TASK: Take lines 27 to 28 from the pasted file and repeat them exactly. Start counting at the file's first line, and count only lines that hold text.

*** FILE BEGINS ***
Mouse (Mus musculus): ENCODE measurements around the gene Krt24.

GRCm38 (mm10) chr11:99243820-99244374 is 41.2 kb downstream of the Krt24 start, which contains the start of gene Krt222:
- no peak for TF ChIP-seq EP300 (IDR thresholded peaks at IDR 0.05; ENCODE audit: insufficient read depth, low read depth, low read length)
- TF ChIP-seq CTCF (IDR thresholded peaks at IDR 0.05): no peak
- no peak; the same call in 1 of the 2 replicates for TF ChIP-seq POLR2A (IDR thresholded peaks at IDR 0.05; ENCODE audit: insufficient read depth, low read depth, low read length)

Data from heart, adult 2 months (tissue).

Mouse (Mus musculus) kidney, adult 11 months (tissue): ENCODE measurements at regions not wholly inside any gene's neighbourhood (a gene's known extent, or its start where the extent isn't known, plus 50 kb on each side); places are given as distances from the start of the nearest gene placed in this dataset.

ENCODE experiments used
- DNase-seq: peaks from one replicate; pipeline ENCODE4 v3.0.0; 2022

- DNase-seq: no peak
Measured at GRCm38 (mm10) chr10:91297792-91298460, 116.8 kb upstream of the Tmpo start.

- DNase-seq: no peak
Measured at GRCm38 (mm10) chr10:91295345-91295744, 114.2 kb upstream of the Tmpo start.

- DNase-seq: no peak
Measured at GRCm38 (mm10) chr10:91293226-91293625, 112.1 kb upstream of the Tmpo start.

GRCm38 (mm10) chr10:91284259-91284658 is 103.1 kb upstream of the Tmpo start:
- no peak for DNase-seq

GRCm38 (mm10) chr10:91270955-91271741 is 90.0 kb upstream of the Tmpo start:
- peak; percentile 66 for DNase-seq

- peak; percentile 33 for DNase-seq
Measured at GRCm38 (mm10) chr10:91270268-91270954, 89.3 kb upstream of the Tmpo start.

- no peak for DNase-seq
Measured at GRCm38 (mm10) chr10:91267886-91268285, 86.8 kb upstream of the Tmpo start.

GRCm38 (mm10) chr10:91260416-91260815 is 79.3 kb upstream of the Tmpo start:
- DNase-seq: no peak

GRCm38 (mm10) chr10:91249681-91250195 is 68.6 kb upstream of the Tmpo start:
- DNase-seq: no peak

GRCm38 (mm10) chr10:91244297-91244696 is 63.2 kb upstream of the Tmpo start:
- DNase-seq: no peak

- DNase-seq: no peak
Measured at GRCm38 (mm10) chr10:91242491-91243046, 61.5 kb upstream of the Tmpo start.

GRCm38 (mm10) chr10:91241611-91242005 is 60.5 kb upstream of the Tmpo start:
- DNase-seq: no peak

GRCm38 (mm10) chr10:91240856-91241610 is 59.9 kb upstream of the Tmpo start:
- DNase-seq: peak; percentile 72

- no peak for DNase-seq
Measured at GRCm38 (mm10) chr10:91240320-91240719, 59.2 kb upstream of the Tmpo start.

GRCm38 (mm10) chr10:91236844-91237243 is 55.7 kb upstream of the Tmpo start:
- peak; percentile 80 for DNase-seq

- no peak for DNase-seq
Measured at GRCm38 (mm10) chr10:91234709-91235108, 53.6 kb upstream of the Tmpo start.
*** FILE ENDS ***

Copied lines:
- DNase-seq: no peak

GRCm38 (mm10) chr10:91244297-91244696 is 63.2 kb upstream of the Tmpo start: